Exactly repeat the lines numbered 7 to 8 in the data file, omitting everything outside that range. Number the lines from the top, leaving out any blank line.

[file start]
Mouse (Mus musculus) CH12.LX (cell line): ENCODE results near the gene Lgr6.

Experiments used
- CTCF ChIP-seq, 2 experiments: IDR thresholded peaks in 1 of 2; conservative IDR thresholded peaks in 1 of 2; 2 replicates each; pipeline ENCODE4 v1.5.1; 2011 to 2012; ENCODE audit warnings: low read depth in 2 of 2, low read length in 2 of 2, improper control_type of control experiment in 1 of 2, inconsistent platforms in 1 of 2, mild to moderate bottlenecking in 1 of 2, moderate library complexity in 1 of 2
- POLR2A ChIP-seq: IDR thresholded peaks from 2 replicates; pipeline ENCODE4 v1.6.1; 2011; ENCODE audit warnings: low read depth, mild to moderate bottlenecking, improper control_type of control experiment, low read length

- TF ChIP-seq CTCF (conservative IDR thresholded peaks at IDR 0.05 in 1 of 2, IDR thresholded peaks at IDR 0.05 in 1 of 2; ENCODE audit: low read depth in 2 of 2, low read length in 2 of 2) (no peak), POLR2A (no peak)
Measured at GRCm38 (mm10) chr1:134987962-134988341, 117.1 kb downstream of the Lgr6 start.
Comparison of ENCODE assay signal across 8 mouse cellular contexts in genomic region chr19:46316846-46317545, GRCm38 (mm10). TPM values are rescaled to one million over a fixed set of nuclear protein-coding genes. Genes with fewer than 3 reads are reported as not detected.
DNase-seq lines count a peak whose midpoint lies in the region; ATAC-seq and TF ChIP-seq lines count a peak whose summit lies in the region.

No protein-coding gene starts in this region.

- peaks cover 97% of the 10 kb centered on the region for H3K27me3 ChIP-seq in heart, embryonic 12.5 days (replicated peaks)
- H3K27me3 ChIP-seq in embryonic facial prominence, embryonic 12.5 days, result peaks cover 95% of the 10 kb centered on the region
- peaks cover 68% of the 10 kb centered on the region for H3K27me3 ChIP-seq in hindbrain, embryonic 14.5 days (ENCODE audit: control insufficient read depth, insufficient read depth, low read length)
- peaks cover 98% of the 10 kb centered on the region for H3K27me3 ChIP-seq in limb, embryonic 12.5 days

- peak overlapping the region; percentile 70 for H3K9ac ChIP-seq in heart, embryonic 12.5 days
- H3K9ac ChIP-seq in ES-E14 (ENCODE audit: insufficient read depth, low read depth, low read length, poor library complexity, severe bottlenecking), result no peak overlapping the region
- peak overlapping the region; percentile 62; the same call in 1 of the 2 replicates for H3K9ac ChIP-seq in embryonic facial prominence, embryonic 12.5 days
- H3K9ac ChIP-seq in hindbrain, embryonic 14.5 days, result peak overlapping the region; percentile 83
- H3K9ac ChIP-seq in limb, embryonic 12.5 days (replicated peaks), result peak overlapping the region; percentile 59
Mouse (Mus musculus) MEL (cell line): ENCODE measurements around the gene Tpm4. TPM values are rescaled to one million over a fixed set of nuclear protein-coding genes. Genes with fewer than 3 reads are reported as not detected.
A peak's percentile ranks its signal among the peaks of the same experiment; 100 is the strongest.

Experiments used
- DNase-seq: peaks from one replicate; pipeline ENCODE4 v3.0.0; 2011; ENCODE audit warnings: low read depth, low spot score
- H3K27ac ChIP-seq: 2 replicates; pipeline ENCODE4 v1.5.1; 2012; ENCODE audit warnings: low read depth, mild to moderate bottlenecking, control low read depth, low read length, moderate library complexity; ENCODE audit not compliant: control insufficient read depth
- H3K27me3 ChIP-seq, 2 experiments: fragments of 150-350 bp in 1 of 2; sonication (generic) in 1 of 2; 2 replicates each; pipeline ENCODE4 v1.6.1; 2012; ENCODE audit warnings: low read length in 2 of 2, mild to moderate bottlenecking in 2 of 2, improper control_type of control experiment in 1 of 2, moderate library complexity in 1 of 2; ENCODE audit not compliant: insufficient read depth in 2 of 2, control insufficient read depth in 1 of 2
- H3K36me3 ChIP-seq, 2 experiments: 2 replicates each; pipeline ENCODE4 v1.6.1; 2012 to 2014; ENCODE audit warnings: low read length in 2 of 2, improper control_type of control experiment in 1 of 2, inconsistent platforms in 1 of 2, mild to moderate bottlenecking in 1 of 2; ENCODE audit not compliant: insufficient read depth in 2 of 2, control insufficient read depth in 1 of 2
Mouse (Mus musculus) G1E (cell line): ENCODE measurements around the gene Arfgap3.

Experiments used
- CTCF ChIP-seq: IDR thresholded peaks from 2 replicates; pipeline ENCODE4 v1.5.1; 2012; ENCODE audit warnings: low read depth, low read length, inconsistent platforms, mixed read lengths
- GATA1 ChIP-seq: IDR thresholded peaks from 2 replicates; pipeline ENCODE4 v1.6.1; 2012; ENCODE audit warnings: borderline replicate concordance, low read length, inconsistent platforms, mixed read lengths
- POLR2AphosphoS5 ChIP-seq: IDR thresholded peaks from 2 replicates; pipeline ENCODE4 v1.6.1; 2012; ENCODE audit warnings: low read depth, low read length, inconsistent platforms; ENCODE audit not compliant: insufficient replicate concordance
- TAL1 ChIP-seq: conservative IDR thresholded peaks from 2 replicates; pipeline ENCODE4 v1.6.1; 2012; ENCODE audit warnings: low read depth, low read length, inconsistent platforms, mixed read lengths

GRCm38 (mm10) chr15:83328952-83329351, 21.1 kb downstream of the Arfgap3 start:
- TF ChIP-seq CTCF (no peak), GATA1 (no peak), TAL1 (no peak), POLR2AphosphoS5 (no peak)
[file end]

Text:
Comparison of ENCODE assay signal across 8 mouse cellular contexts in genomic region chr19:46316846-46317545, GRCm38 (mm10). TPM values are rescaled to one million over a fixed set of nuclear protein-coding genes. Genes with fewer than 3 reads are reported as not detected.
DNase-seq lines count a peak whose midpoint lies in the region; ATAC-seq and TF ChIP-seq lines count a peak whose summit lies in the region.